Senator Dick Durbin, a senior United States Senator from Illinois and a Democrat, wrote an opinion on Syria for Politico Magazine in which he criticizes the president over his handling of the Syrian crisis.
The article entitled “History repeating itself in Syria?” Senator Durbin asks the White House to deploy humanitarian zones to save Syrian lives:
“The U.S. should be working with other world leaders to create humanitarian safe zones where modern medical treatment can be provided and displaced persons can safely escape.”
Durbin is not the first Democrat to try and persuade Obama to act on Syria to preserve the dignity of its people. Before him, Secretary Leon Panetta ripped the President about the same Syrian policy. All to no avail.
When it comes to Syrians, Obama is acting as if its people were Klansmen who killed his ancestors. The president simply does not care about what is happening to millions of Syrians.
The Op-Ed is very much worth reading. Below is the full text.
History Repeating Itself With Syria?
Senator Dick Durbin
In her book “A Problem from Hell,” Samantha Power writes about May 13, 1994, when Paul Simon, chairman of the Senate Foreign Relations Subcommittee on Africa, and Sen. James Jeffords, his Republican counterpart, telephoned United Nations Gen. Roméo Dallaire, the force commander for the U.N.’s Assistance Mission in Rwanda, in Kigali.
Simon and Jeffords asked Dallaire what they could do to stop the looming genocide. Dallaire believed that a commitment of 5,000 troops could prevent it.
Immediately, the two senators wrote the Clinton White House to ask the administration to call on the U.N. to act. Their letter said in part: “Obviously there are risks involved but we cannot continue to sit idly by while this tragedy continues to unfold.”
The senators received no reply.
In less than eight weeks, 800,000 Rwandans were massacred.
In hindsight, former President Bill Clinton acknowledges we could have done more.
What is happening in Syria today may not be a genocide by classic definition, but it is one of the biggest humanitarian crises of our time.
The thousands of dead and injured have reached a level of numbing proportion. Almost half of Syria’s 23 million people have been displaced since the war began.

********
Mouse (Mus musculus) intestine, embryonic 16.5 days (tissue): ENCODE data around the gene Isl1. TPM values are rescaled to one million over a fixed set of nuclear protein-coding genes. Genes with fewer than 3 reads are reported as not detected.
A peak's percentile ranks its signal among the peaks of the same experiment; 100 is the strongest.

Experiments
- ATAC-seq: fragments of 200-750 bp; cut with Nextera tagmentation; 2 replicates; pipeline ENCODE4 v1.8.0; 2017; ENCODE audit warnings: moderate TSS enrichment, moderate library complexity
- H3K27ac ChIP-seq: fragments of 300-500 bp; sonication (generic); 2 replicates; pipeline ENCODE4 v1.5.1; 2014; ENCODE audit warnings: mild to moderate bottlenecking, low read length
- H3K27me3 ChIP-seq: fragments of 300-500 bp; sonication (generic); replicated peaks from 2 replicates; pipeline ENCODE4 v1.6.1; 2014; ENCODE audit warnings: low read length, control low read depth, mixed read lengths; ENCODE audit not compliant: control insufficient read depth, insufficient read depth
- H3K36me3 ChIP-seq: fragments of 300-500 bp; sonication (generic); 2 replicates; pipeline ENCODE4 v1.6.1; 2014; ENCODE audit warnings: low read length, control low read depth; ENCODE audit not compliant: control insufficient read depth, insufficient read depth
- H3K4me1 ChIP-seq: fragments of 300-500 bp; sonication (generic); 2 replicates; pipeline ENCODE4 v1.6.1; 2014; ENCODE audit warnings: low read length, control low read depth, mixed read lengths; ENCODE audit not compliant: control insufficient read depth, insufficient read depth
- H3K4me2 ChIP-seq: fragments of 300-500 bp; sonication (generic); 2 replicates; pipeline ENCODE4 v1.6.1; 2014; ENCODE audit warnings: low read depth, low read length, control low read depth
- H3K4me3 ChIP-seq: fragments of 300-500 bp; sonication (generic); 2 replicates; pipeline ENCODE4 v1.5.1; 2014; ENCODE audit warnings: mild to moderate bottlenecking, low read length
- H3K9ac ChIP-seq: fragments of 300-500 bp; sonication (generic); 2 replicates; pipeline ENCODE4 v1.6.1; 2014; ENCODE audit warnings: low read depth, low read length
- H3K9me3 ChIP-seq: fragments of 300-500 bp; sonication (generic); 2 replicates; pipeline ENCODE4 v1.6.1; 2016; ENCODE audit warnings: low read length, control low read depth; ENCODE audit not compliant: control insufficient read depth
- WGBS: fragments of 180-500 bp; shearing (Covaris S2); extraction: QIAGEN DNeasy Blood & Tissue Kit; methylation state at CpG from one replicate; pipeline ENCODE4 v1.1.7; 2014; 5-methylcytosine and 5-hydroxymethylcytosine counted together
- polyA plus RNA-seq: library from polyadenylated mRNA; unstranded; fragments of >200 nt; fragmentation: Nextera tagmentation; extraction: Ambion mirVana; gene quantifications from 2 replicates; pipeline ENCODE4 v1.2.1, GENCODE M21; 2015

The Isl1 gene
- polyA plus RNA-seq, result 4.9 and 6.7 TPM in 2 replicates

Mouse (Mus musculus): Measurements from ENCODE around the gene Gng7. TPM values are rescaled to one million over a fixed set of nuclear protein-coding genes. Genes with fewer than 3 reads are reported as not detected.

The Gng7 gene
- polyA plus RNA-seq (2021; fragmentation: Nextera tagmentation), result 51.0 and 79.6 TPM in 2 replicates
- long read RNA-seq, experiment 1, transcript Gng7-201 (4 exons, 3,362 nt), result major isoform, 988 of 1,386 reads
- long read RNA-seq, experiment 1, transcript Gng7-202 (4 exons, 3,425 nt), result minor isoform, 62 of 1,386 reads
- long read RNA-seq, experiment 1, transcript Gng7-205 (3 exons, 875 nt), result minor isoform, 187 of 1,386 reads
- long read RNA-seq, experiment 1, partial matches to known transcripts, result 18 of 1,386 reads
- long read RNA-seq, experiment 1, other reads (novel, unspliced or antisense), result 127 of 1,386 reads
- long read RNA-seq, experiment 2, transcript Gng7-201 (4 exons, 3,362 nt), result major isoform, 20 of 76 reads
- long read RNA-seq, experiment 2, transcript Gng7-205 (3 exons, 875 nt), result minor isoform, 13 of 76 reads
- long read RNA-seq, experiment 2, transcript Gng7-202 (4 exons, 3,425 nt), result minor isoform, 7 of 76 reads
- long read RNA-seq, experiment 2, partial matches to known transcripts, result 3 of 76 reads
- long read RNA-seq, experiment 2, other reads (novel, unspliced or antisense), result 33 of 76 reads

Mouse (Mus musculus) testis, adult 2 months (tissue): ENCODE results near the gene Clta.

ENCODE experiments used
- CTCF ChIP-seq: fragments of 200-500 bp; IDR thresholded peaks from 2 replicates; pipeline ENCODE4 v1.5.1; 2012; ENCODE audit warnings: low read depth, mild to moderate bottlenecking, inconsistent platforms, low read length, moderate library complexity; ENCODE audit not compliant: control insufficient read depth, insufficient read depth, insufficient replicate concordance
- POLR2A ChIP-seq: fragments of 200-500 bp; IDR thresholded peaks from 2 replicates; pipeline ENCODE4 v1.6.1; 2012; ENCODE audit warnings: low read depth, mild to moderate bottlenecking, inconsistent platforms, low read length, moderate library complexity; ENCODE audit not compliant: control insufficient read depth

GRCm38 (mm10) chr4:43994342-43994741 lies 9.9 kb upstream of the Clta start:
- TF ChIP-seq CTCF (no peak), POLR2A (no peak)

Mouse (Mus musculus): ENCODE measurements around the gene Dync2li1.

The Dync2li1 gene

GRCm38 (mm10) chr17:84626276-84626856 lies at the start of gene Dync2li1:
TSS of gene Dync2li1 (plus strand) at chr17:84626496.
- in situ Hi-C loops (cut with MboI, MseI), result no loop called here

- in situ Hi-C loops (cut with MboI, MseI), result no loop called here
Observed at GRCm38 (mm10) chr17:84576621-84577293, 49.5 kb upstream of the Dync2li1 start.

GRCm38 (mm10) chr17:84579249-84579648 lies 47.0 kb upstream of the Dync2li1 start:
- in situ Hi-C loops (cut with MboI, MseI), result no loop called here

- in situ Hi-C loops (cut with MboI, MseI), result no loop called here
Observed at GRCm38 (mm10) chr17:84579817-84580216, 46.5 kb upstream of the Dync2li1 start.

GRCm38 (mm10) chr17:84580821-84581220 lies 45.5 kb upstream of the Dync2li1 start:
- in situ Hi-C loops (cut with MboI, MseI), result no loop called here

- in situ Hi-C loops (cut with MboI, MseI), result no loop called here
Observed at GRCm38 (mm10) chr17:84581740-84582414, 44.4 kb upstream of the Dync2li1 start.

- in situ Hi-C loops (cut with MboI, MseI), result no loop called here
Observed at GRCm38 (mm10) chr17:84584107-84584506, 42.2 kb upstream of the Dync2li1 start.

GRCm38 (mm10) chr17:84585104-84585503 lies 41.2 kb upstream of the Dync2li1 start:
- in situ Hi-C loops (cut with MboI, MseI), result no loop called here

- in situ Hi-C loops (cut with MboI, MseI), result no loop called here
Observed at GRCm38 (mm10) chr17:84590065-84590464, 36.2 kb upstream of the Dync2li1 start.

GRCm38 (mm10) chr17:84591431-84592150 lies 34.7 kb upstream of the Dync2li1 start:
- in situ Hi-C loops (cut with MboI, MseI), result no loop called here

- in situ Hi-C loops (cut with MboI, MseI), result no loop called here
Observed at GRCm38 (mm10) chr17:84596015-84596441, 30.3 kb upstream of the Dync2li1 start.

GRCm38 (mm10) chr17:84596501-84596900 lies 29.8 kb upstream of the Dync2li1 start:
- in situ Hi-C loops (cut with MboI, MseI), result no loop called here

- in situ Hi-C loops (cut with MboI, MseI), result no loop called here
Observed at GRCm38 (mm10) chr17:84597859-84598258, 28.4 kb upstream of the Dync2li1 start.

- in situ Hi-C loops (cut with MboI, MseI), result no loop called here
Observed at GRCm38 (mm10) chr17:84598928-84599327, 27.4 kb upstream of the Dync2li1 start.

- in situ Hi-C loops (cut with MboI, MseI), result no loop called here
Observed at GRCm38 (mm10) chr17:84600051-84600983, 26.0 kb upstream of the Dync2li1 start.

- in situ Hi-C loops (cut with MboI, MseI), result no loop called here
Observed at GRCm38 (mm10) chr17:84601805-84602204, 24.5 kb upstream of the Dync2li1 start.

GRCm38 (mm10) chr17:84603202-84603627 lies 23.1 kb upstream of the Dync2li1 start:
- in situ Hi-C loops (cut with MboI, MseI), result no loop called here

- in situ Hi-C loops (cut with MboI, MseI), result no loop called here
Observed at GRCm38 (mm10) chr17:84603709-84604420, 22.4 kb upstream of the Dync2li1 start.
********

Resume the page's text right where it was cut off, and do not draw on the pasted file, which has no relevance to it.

Every few months Zaher Sahloul, a Syrian-American who lives near Chicago, asks to meet with me. I welcome him knowing that the meeting will be heartbreaking.
Sahloul brings in Chicago-area doctors who have risked their lives crossing the Syrian border to provide medical care to the victims of this four-year conflict. They show me photos of children maimed and killed by Bashar Assad’s barrel bombs in Aleppo.
These bombs are particularly horrific weapons of the Syrian president’s regime. They are old rusting containers filled with nails, shrapnel and explosives that are dropped on civilian neighborhoods with intentionally devastating effect.
Often, as rescuers move in to help those injured in the initial attack, additional barrel bombs are dropped. Even more frightening, these bombs are increasingly being filled with deadly chlorine gas.
In 2014, the U.N. Security Council passed a resolution calling for a halt to the use of barrel bombs in urban areas. Yet since then, an estimated 2,000 more have been dropped and scores of Syrian civilians have been injured or killed in these horrific attacks.
Sahloul, his brave colleagues and so many others in Syria try to bring some humanity and medical care to these devastated areas. But they are struggling against the odds.
Hospitals are often the military targets of the Assad regime. Physicians for Human Rights has documented more than 230 attacks on medical facilities since 2011, resulting in the deaths of 600 medical personnel.
So Sahloul and his colleagues do the best they can. Their surgical suites are primitive clinics with tables in schools serving as makeshift operating tables. Medicines, if they can find them, must be bought at a premium.
There is no end in sight.
The United States proudly leads the world in humanitarian relief to Syria and its refugees. There is no question that President Barack Obama should be commended for the successful removal of Assad’s ghastly chemical weapons stockpile. But it hasn’t been enough.
Twenty-one years ago, two senators called on an administration to work with the international community to do more to prevent the slaughter of innocent people in Rwanda.
Recently, Sens. Tim Kaine, Lindsey Graham, John McCain and I called on the president to do more in Syria.
The U.S. should be working with other world leaders to create humanitarian safe zones where modern medical treatment can be provided and displaced persons can safely escape.
Under the auspices of the U.N., the U.S. can join other member nations in providing a defensive security. We should turn to our NATO ally Turkey to endorse the effort along with Iran and Saudi Arabia.
Choosing sites controlled by both the Assad regime and the opposition would make it clear that we are not trying to freeze any advantage to either side.
It would be naive to believe that extremist groups like the Islamic State would be part of this undertaking, but a common effort to defend thesecordons humanitaires — or safe zones — offers the only hope for victims of the Syrian conflict.
There is at least a chance that, as these zones grow, we may finally move toward the political dialogue which is the only long-term hope for Syria.
But, if the call is ignored, there is a likelihood that history will repeat itself.